You see...I am ambivalent about this movie, to the point of rewriting it!


  1. Well, great idea Jane! Why don't you seriously think about it? A new writing task for you... your own bio of Keats/Fanny. Why not? It'd be wonderful! I've just got my DVD of Bright Star but still have to find some spare time to watch it. I've waited for it for so long that now I want to sit and enjoy it properly. So, you are definitely unromantic Jane. Why can't these geniuses you mention (Austen and Keats) have their fictional love stories? I liked Becoming Jane. I was sure that THAT couldn't be the real Jane, but I loved the possibility the film gave her to be for once the heroine of a romance. She had such an uneventful life that her incredible genius is even more unbelievable! The same for Keats. His love story with Fanny has been so important to him and his poetic career, but so "tepid" in reality ... why can't we dream - with Jane Campion .about the possibility it was , instead, a great romance? I know. I am definitely romantic, maybe unlike you.And strange is that ... the more I get old the more I get worse!!!
    But I loved your review!!! I really DID!!!

  2. This is near the top of my queue but I know very little about Keats so I will probably have no complaints. Although I tend to research AFTER I see a biopic and then I start complaining. ;)

  3. Well, I think I won't mind the shortcomings if I just rent the DVD but it sounds like I'll be glad that I didn't pay theater prices.

  4. Oh gosh, this movie has been on my netflix queue too, but I keep bumping it down when it comes up because I just don't know how I'll feel about it. Perhaps I should just give it a try and see how it's like.

  5. Very intriguing! I meant to take my mother when it was in the theater; she has Netflix and I don't so I will remind her to add it to her list. Thanks for the review.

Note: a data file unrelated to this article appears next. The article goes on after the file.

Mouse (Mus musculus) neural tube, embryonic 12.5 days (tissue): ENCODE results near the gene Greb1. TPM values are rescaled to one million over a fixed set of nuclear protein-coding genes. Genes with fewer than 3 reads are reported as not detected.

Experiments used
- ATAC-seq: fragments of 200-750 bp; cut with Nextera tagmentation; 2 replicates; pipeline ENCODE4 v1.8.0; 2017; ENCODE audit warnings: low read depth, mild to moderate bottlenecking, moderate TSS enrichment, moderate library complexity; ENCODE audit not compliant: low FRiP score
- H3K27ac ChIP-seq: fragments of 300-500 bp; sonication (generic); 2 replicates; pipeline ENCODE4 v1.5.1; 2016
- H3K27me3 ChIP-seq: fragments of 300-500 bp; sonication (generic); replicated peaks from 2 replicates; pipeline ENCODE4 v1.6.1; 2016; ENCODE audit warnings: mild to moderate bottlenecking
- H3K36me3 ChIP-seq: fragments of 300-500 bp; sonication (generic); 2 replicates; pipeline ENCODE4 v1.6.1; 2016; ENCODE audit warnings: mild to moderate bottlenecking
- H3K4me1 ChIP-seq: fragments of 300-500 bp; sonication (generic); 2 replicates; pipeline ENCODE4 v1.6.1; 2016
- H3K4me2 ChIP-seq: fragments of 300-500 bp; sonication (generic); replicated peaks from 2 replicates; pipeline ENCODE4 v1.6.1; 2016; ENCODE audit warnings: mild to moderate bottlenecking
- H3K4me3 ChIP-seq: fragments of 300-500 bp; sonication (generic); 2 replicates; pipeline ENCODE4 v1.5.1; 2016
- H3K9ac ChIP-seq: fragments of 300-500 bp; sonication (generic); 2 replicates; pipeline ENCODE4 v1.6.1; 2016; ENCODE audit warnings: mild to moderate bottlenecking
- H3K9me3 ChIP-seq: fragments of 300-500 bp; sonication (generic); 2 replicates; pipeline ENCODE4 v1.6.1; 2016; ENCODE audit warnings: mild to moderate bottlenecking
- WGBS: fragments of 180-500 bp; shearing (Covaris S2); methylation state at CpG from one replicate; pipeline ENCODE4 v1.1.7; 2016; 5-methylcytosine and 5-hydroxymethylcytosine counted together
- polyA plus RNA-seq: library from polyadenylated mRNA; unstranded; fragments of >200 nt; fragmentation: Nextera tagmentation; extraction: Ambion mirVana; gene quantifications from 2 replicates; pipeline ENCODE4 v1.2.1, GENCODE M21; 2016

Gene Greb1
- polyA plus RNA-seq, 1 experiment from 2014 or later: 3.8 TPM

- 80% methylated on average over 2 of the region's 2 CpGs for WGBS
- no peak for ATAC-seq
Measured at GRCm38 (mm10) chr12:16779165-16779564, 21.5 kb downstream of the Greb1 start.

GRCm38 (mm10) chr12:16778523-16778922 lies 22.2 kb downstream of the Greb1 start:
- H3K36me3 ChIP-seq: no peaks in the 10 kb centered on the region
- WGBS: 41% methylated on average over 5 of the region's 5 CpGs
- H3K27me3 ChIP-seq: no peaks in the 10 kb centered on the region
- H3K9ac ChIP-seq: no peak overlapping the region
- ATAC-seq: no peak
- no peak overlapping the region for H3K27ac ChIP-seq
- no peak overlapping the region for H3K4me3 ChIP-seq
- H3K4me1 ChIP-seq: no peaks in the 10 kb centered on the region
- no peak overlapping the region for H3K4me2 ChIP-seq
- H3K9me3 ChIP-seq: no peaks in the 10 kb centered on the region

6. You capture my reluctance to see this film precisely! However, I think this review has confirmed that I will, at some point, breakdown and watch it. I must concur with Maria - I think you would be an excellent author for such a project. If you decide to act on it, please let us know.

  7. I'm hoping to see this during the next few weeks, and I'm very curious about it. I don't know as much about Keats's life as you do, but I love his poetry and will probably love the poetry reading and the beautiful images. I imagine I'll get caught up in the story, but try not to trust it at the same time. If I can think of it as a movie about some random poet rather than about Keats, it might work better :)

  8. I'm looking forward to seeing this movie too. I do love Keats as a poet. I love beautiful cinematography. So, that much will be enjoyable but I'll be wondering about how they tell his life as well. I would agree that I feel his life would've been much more rich and complicated than the simple plot line that you described. I've never read a biography of Keats and perhaps it's time to think of doing that. I'm curious to see what I think of the movie. I appreciate your valid ideas.

  9. I can't wait to watch this movie - on NetFlix list. It looks beautiful and since I have been reading reviews saying people haven't loved this movie... I will lower the bar.

    I am expecting a beautifully, stunning movie....

  10. I hope you all let me know how you like Bright Star--this was a difficult movie to review because it is beautiful and soul-stirring, but...